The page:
I guess I have to add to the post I wrote before this one, because it, interestingly enough, it related 100% … It was scary.
I am finishing work on Saturday, and I was on my way to the show my band was playing. All of a sudden, I was driving, and I brake too close because the trunk of my car came open; and, I hit the car in front of me (ALMOST!). So, I get out of my car to see if everyone is okay; and, to my amazement, no one is hurt, AND there is NO DAMAGE TO THE PERSON’S CAR! I was happy with that, and that everyone was okay; but, the fact of that matter is, that I did not get a ticket for “following too close” or for “driving without a license.”
To my amazement, when the officer came to talk to me, he was young, and I told him, as an honest Eagle Scout would, that I was driving without a license. He said to me, “Only an asshole cop would give you a ticket. I am not going to give you a ticket, because I am going to look you up in my database, like a good cop does when doing his or her job.” So, I gave him my information, coupled with my registration, and he said that I was good. He then proceeded to say, “Now, if you gave me an attitude, then I would give you a ticket.” Then, the bass player and good friend of my band came to the scene, and told the officer how incredible of a kid I was. He said he believed it. I told him not to get ahead of himself, and that he did not need to lie. So, then I exchanged numbers with the girl, in case there was damage, so I could pay for it. Then, I left for my show. However, there is a lesson I learned, coupled with a humble feeling from what happened (even though my car is damaged).
The lesson I learned was that I have to make sure I drive with a license. I could have gotten a ticket for that. But nope. Also, I learned to make sure that I do not brake close to cars. I could have gotten a ticket for that. But nope. What matters the most, is the humble feeling I had from this, which is what the cop told me.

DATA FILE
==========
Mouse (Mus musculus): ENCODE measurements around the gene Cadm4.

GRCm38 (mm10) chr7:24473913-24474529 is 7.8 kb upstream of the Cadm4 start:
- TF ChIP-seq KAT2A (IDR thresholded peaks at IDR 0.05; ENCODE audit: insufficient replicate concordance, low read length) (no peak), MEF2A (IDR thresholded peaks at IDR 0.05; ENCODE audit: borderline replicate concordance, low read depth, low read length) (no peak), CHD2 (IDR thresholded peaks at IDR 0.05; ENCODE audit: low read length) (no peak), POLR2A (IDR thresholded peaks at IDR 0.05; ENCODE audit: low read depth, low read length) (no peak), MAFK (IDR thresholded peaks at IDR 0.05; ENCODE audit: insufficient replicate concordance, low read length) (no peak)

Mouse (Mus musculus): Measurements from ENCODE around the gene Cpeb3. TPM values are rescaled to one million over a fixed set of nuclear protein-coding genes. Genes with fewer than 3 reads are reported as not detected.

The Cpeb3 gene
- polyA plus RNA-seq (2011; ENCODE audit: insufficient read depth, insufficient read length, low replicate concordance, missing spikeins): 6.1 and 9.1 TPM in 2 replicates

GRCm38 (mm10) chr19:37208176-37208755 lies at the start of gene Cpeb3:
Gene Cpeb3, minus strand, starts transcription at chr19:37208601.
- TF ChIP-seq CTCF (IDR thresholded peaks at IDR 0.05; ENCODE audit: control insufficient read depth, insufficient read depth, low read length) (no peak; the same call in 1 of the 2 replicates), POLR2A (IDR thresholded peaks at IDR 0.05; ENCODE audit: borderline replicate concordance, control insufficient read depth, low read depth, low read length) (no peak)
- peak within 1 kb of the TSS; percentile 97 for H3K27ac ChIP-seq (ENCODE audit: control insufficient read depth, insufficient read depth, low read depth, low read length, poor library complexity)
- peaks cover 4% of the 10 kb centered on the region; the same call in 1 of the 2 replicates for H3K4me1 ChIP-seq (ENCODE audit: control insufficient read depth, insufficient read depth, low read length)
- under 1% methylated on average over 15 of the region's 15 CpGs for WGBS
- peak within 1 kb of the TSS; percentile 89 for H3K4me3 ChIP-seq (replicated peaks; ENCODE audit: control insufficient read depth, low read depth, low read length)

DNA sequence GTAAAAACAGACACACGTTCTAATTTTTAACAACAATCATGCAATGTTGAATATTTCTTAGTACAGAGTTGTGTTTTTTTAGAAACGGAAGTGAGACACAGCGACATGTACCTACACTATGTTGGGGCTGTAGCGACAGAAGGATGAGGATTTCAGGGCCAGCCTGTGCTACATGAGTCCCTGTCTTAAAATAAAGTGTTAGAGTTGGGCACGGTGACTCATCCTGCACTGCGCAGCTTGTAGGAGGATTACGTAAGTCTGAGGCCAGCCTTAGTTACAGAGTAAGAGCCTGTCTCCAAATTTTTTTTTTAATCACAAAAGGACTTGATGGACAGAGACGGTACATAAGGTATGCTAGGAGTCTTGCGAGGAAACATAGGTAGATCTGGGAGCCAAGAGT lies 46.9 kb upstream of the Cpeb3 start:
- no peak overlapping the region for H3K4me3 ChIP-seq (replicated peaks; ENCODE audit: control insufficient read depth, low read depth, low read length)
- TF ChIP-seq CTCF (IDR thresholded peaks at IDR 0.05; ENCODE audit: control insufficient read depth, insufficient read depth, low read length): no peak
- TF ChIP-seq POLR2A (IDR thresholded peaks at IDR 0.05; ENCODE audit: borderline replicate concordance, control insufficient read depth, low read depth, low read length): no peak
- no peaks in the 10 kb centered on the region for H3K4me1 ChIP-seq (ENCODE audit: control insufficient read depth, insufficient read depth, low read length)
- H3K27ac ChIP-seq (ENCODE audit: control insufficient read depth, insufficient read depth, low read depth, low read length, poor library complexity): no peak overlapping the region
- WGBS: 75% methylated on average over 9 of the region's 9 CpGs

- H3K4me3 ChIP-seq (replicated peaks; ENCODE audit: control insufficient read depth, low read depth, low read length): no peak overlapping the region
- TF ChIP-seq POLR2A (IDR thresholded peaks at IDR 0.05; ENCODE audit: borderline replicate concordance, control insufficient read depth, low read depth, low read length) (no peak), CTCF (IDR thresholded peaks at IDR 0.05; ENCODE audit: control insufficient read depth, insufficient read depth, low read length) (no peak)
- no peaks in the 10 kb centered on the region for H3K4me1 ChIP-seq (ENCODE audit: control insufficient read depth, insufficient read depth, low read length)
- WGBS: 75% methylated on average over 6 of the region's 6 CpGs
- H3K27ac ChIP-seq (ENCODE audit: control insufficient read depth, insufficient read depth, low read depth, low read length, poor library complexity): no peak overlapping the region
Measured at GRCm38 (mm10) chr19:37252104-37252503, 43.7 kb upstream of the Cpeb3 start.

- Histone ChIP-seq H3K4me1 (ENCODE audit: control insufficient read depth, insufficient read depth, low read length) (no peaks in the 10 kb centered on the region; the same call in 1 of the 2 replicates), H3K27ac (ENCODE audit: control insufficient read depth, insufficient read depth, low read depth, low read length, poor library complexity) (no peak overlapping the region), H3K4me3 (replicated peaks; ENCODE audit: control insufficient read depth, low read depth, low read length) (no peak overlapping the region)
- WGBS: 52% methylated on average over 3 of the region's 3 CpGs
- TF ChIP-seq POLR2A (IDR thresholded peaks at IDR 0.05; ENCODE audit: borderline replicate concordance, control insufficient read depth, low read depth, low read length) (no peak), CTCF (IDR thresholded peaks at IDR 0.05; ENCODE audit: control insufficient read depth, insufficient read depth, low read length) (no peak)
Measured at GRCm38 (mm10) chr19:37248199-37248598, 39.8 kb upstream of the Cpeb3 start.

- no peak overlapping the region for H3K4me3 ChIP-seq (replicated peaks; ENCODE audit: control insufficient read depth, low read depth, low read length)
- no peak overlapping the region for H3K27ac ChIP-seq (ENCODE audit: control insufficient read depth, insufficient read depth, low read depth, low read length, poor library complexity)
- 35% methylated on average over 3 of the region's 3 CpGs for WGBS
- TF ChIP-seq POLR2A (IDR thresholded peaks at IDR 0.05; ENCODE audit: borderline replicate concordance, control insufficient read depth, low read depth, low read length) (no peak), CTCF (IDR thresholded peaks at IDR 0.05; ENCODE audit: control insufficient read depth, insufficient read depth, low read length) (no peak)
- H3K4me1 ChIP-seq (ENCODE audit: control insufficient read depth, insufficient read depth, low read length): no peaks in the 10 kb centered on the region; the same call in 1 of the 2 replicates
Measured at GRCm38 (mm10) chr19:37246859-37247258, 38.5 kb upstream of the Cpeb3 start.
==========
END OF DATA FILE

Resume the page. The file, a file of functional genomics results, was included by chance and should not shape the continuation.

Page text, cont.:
The cop told me that when he was younger, he was stupid, got into accidents, as well as he bragged about driving without necessities; he said that he could not brag about those things anymore, because he was a police officer. The fact of the matter, is that he had the heart to forgive me- something that people, like me, have a very hard time doing. This also proved the fact that our neighboring towns have great relationships with police officers, unlike the police in St. Louis with that horrendous shooting. The fact that I made two mistakes that night, and someone else forgave me for those mistakes, is something (a feeling) that could never be taken away. The only way I can pay that police officer back, is to make sure I am paying attention to the road, and driving with necessities that I need, in case of accidents like this or in emergencies.
With that, I left to head to the show, because in the music business (thanks Tom for teaching me this when I was 10) … the show must go on!
Not to mention: the person who trained that police officer who forgave me, came to the show with his wife … that says enough in itself to make it an interesting night, but a thankful night, indeed.